“They’re talking about military might, about amending the Constitution, and about broader surveillance powers, even though they passed a very draconian Bill right after the Charlie Hebdo attack (which allows Intelligence agencies to tap phones and emails without seeking permission from a judge). They already have something that is even broader than the Patriot Act (of the US),” Kamdar says. “Almost all the attackers had at some point been identified as being dangerous in some way, and yet none of that prevented the attack.”
The Emergency measures, in place for the first time in France since 1961 (when army generals attempted a coup d’etat during the Algerian war) give exceptional powers to security services and the police. These include the right to set curfews, limit the movement of people, prohibit mass gatherings, establish secure zones where people can be monitored, and order the closure of public spaces, including bars, theatres, museums and other places deemed to be dangerous meeting places. It can also censor the media, though the government has indicated that this will not happen during the current procedure.
Under these special measures, the French police have launched nearly 200 raids and 144 people have been placed under house arrest in the five days since Friday, the 13th.
Police conducted a pre-dawn raid on a small street in the Paris suburb of St Denis, ostensibly to track down Abaaoud, but it was not clear on Wednesday afternoon whether the militant was one of seven people arrested during the operation. Police said a woman suicide bomber blew herself up and another militant was killed during the raid, which lasted several hours and started with a barrage of gunfire.
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Police sources said the militants hiding out in the St Denis apartment they had stormed had been planning an attack on La Defense, a Paris business district.
A vote is needed to prolong the Emergency beyond 12 days, and Hollande has told parliamentarians he was hoping for an extension of three months.
Reports of Islamophobia have already emerged in France and right-wing parties across Europe are using the Paris attacks to reiterate their demand to stem the tide of refugees into Europe. “We are scared and, of course, we are grieving,” says Fouad Ben Ahmed, a resident of Bobigny, a Paris suburb where police stormed a safe house following the attacks. “The terrorists killed many Muslims, too. They have no religion, these people.” He has a point. The IS has killed more Muslims than members of any other religion.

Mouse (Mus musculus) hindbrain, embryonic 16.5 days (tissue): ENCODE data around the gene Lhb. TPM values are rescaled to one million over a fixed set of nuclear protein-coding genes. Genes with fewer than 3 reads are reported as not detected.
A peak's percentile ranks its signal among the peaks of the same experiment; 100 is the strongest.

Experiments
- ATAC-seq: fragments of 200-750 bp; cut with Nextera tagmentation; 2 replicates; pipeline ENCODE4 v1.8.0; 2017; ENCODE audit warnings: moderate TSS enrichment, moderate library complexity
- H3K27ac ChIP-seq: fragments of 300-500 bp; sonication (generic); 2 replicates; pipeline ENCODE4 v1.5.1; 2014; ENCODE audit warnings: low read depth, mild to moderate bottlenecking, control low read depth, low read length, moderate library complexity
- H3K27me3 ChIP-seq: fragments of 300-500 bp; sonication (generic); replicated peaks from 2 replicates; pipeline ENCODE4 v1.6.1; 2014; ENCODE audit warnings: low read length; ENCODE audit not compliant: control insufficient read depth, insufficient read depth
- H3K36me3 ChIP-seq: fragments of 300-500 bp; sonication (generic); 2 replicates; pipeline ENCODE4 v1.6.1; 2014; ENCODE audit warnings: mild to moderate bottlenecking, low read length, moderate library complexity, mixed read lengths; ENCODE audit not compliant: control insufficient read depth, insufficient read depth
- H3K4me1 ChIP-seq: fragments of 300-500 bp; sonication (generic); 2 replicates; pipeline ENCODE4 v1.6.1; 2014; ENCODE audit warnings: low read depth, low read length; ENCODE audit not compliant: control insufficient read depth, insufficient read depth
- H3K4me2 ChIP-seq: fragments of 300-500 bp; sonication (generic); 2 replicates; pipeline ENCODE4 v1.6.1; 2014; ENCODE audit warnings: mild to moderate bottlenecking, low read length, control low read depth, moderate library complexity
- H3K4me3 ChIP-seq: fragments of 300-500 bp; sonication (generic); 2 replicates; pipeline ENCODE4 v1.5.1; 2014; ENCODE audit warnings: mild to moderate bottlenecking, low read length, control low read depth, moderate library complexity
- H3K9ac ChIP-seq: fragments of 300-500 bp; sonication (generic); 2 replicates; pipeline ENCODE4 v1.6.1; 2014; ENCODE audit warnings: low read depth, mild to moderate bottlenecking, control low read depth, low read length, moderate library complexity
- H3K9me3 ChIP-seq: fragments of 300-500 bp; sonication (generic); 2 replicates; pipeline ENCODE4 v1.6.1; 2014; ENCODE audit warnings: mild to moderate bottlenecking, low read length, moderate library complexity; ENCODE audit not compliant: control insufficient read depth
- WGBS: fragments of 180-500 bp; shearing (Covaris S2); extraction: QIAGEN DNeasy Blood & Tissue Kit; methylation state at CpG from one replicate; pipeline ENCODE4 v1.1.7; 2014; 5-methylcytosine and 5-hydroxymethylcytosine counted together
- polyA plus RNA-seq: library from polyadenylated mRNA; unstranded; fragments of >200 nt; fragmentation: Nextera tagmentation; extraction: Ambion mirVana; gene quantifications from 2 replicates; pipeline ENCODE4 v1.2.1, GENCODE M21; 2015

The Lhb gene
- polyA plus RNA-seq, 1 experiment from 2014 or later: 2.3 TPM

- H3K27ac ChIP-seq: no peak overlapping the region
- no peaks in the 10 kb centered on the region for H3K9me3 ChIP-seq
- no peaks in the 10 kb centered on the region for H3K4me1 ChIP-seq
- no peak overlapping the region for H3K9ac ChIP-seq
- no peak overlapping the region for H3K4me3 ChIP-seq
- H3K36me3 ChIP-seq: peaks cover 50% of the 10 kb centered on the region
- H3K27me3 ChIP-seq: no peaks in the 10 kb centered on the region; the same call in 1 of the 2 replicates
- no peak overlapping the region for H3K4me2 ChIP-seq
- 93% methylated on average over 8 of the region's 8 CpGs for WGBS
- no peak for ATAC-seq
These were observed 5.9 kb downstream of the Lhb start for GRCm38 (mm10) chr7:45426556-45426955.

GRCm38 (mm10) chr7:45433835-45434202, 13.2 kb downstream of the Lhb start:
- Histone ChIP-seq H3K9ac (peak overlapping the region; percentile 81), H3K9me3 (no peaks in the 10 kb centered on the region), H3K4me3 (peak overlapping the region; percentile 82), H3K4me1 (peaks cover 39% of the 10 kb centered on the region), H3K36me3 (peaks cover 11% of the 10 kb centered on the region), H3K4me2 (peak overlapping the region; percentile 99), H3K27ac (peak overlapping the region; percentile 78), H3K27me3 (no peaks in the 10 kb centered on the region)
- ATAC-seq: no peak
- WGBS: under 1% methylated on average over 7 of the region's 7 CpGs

Marine Le Pen, the president of the far-right National Front party, has sought to make political capital of the new wave of Islamophobia set off by the Paris attacks. “France and the French are no longer safe,” she thundered on Saturday, demanding a crackdown on Islamists and mosques in France and reiterating her demand to “expel foreigners who preach hatred on our soil”. Her words have resonated with right-wing and far-right parties across Europe, who have been attacking the decision by European countries, including Germany, to take in millions of refugees, a vast majority of them Muslim, who have arrived at their doorstep.
A Syrian passport found near the body of one of the suicide bombers outside the Stade de France after the attacks has sparked off rumours that he had crossed into Europe via Greece as a refugee. Even though the passport is probably fake, it has bolstered renewed calls from the Right for France to adopt stronger anti-immigration policies. “It really poses the question that we have been asking all along, that they (the terrorists) will infiltrate the migratory flux that is arriving in Europe,” Florian Philippot, vice-president of the National Front said on French television.
France’s ruling socialist government and left-wing parties have expressed concern that Hollande made a major shift towards the Right following the attacks. The attacks “mark a turning point towards a clear vision for eradicating the Islamists,” the right-wing daily Le Figaro said. “It was about time.”
Meanwhile, most Parisians are going about their lives as if nothing had happened. On Tuesday night, in spite of the rain, they responded in large numbers to a slogan on social media, “Je suis en terrace (I am on a café terrace).” “Peace for Paris, tous au bistrot!” proclaimed Lefooding. com, the Fooding restaurant guide, asking Parisians to come out and “pay homage to the victims, support the ailing hospitality and entertainment industry (tourist cancellations began to pour in hours after the carnage), refuse to bow down to the extremists, and to sing through their tears”.
“People here don’t need a reminder that they must keep living,” says Sandrine Gouville, an art teacher from Toulouse who lives not far from the Bataclan. “We cannot cower indoors because we fear another attack. Then we would be doing exactly what the terrorists want us to do.”